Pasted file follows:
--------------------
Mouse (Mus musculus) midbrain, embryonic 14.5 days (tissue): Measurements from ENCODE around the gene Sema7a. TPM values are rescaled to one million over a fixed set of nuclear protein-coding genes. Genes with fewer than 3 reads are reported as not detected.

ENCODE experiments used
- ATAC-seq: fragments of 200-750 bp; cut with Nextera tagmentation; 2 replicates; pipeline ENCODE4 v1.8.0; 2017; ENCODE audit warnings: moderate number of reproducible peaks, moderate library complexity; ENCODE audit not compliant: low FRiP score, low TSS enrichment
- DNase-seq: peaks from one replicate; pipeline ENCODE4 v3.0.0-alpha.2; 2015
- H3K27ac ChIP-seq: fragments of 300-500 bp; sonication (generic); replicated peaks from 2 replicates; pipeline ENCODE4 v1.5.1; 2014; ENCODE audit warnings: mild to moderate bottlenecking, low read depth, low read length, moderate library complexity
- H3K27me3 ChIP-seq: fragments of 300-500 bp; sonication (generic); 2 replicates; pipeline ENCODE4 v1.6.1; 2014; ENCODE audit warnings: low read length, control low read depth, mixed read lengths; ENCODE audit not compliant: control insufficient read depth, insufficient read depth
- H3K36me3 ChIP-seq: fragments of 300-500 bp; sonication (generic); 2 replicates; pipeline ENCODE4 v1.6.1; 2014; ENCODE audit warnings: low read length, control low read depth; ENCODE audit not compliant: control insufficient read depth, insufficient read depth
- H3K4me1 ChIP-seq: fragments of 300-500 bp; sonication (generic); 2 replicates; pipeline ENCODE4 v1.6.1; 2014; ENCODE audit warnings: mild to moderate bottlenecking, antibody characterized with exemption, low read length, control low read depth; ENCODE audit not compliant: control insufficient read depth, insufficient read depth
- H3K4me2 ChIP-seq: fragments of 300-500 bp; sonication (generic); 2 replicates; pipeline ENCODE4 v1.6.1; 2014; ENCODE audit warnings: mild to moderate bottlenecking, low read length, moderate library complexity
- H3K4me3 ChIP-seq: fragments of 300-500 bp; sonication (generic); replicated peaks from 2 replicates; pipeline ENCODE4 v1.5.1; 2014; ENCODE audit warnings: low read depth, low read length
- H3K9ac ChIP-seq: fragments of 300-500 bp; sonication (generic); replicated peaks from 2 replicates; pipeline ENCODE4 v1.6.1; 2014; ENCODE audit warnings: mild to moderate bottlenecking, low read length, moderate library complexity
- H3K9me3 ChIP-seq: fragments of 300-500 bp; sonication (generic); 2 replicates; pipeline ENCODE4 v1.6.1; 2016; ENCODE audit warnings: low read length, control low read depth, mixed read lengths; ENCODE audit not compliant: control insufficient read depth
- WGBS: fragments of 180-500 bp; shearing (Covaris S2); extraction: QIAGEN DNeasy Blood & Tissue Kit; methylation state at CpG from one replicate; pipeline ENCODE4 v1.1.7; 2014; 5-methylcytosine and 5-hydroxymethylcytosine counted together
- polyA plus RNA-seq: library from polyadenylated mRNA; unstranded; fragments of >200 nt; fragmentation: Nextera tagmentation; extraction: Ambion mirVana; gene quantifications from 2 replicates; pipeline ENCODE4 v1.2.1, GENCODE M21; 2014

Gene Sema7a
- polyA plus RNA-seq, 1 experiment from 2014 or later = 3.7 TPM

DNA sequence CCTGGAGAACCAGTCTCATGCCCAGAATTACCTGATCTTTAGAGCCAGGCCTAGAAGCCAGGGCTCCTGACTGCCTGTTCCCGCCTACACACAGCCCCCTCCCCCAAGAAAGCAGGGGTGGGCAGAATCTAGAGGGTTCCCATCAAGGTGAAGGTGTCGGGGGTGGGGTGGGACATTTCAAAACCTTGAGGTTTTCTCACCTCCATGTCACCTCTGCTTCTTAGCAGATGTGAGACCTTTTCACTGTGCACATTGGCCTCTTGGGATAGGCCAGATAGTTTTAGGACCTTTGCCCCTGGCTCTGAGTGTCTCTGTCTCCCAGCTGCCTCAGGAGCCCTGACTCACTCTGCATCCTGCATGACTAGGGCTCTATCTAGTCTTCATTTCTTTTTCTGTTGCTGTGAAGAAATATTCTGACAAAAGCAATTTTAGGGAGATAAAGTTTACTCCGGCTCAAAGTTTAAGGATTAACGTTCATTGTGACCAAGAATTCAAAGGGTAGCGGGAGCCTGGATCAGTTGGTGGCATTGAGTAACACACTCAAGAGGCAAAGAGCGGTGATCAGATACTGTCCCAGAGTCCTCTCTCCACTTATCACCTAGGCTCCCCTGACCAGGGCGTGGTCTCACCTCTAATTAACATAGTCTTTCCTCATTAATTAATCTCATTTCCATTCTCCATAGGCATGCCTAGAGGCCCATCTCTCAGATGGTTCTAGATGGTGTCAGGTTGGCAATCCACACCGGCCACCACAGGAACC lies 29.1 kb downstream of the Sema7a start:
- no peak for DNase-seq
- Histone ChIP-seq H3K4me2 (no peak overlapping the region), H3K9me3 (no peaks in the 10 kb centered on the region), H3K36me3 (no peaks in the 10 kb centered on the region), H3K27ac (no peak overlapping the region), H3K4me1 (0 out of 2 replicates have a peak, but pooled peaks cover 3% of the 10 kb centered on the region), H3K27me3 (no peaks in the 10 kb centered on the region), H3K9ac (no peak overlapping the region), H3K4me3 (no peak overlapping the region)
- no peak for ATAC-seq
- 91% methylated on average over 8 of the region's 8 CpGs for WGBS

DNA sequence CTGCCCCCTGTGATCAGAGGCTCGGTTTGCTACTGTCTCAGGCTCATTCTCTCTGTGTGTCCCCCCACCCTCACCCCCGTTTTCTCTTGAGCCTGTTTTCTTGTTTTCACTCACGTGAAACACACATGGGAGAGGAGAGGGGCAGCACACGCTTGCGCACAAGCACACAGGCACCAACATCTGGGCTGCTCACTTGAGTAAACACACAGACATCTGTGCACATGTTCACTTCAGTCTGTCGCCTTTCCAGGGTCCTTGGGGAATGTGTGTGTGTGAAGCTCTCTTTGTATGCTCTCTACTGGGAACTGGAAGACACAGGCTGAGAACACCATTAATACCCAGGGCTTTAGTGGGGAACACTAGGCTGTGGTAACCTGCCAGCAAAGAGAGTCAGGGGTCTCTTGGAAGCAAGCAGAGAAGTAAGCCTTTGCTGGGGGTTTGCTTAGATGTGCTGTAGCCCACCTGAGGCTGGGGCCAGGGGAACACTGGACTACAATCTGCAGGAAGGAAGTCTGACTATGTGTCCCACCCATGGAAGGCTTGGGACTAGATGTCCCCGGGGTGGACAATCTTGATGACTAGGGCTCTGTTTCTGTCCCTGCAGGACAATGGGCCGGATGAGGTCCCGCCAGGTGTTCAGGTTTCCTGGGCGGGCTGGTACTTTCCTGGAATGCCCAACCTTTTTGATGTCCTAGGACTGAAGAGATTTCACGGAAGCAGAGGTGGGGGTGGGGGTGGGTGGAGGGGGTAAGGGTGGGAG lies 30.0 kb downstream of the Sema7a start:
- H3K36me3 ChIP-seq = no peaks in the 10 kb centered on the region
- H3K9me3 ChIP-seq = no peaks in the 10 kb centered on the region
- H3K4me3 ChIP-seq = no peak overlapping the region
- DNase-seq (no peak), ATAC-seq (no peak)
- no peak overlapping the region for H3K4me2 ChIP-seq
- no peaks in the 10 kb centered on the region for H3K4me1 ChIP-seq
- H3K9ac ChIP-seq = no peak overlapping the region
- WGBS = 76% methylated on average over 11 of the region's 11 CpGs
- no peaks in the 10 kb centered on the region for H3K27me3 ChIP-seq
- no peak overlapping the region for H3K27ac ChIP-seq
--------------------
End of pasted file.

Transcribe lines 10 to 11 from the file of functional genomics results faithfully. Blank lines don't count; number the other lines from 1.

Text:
- H3K4me3 ChIP-seq: fragments of 300-500 bp; sonication (generic); replicated peaks from 2 replicates; pipeline ENCODE4 v1.5.1; 2014; ENCODE audit warnings: low read depth, low read length
- H3K9ac ChIP-seq: fragments of 300-500 bp; sonication (generic); replicated peaks from 2 replicates; pipeline ENCODE4 v1.6.1; 2014; ENCODE audit warnings: mild to moderate bottlenecking, low read length, moderate library complexity